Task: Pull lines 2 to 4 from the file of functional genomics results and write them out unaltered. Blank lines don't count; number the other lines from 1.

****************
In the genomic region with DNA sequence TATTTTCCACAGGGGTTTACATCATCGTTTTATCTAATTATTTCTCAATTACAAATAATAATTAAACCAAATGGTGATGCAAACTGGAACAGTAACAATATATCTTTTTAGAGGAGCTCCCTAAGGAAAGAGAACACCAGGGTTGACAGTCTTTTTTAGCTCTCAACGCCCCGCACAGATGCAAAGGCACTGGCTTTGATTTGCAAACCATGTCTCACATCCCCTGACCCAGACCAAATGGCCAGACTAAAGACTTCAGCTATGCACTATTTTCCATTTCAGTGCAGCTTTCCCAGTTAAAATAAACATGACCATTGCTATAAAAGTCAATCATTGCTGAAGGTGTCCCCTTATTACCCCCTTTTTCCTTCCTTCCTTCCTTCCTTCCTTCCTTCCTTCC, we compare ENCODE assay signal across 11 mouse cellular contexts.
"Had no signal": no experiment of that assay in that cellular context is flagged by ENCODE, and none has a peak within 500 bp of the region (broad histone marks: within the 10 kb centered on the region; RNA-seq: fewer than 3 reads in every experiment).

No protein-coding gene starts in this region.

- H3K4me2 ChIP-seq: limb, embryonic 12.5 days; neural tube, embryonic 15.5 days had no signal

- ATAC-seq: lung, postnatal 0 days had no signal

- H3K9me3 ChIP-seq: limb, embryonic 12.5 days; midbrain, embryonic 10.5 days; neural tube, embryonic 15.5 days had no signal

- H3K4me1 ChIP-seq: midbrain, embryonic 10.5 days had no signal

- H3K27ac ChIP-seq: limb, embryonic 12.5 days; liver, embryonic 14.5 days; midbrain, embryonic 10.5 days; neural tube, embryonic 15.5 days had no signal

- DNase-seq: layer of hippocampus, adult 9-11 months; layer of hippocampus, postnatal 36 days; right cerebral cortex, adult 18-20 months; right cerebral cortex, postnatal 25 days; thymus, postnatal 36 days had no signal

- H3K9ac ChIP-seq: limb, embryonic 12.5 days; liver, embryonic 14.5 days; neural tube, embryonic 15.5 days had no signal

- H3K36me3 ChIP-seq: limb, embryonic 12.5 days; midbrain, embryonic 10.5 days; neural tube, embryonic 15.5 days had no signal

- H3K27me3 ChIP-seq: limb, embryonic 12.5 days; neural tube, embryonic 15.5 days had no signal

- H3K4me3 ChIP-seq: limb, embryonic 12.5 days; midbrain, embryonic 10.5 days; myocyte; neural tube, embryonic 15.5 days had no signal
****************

"Had no signal": no experiment of that assay in that cellular context is flagged by ENCODE, and none has a peak within 500 bp of the region (broad histone marks: within the 10 kb centered on the region; RNA-seq: fewer than 3 reads in every experiment).

No protein-coding gene starts in this region.

- H3K4me2 ChIP-seq: limb, embryonic 12.5 days; neural tube, embryonic 15.5 days had no signal